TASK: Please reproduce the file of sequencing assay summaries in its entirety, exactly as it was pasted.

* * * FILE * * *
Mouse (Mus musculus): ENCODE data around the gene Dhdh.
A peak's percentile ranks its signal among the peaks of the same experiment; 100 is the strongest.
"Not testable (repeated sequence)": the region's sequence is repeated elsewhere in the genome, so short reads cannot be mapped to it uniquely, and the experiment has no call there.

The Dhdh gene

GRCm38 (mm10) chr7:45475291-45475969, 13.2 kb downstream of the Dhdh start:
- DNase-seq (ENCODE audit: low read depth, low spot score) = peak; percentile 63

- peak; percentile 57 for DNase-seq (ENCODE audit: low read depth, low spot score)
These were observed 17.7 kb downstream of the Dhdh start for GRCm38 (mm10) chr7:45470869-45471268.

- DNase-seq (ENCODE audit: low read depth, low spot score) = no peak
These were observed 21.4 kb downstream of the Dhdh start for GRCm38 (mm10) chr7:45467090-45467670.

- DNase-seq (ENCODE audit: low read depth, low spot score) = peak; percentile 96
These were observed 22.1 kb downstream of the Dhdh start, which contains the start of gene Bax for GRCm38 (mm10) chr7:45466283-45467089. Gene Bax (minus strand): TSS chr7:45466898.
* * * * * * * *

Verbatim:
Mouse (Mus musculus): ENCODE data around the gene Dhdh.
A peak's percentile ranks its signal among the peaks of the same experiment; 100 is the strongest.
"Not testable (repeated sequence)": the region's sequence is repeated elsewhere in the genome, so short reads cannot be mapped to it uniquely, and the experiment has no call there.

The Dhdh gene

GRCm38 (mm10) chr7:45475291-45475969, 13.2 kb downstream of the Dhdh start:
- DNase-seq (ENCODE audit: low read depth, low spot score) = peak; percentile 63

- peak; percentile 57 for DNase-seq (ENCODE audit: low read depth, low spot score)
These were observed 17.7 kb downstream of the Dhdh start for GRCm38 (mm10) chr7:45470869-45471268.

- DNase-seq (ENCODE audit: low read depth, low spot score) = no peak
These were observed 21.4 kb downstream of the Dhdh start for GRCm38 (mm10) chr7:45467090-45467670.

- DNase-seq (ENCODE audit: low read depth, low spot score) = peak; percentile 96
These were observed 22.1 kb downstream of the Dhdh start, which contains the start of gene Bax for GRCm38 (mm10) chr7:45466283-45467089. Gene Bax (minus strand): TSS chr7:45466898.